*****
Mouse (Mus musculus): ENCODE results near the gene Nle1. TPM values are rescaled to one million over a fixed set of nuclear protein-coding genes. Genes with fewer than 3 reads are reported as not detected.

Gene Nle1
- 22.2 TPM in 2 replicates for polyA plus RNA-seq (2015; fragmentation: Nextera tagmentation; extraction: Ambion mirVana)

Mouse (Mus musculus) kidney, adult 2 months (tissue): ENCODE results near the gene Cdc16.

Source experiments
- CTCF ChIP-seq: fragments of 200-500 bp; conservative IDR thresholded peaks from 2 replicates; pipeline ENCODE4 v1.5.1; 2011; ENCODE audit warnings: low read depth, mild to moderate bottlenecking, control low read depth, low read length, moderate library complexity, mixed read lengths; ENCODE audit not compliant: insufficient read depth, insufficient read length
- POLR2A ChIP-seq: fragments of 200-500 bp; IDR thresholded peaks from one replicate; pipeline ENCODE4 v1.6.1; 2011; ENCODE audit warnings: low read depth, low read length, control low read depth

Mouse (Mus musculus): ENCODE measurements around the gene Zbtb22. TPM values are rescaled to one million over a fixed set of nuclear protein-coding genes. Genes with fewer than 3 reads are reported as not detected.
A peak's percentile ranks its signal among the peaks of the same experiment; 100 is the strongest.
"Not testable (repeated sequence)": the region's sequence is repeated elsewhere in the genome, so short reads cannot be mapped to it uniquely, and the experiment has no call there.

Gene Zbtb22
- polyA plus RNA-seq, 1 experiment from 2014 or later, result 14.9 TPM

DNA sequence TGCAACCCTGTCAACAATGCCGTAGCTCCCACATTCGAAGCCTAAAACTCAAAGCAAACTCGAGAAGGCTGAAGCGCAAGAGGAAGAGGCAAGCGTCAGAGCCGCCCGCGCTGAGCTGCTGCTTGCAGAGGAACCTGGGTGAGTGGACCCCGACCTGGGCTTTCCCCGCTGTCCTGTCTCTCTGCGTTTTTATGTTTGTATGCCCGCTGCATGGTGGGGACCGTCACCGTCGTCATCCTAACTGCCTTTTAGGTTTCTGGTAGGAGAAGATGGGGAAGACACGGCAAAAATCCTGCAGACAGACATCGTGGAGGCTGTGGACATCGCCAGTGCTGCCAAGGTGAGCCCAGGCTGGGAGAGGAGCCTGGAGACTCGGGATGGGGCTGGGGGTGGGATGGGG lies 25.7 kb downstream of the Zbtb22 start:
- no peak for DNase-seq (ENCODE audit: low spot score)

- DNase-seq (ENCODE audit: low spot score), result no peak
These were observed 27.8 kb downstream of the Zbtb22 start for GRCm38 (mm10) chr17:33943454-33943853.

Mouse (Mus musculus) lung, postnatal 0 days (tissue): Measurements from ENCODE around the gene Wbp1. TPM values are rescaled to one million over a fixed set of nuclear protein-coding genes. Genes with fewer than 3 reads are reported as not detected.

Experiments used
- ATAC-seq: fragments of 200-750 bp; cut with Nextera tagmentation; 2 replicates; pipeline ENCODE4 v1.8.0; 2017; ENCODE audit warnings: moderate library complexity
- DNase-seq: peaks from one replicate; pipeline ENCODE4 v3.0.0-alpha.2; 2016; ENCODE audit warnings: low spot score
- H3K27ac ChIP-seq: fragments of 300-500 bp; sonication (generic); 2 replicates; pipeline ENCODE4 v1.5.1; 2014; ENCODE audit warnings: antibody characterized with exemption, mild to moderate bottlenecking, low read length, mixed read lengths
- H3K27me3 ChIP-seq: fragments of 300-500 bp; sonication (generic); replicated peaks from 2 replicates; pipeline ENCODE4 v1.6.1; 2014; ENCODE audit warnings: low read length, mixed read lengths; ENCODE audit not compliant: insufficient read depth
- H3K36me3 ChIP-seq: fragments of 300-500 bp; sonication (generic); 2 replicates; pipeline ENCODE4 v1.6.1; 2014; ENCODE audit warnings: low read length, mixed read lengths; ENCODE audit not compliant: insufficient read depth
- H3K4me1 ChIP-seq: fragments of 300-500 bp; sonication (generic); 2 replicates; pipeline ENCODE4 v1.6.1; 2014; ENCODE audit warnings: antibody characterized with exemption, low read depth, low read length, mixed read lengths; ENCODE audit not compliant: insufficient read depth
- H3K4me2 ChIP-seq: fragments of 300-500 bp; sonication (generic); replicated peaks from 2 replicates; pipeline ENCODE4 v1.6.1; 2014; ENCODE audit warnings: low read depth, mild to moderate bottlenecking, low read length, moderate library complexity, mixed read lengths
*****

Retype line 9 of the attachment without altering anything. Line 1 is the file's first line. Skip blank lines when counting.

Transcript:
A peak's percentile ranks its signal among the peaks of the same experiment; 100 is the strongest.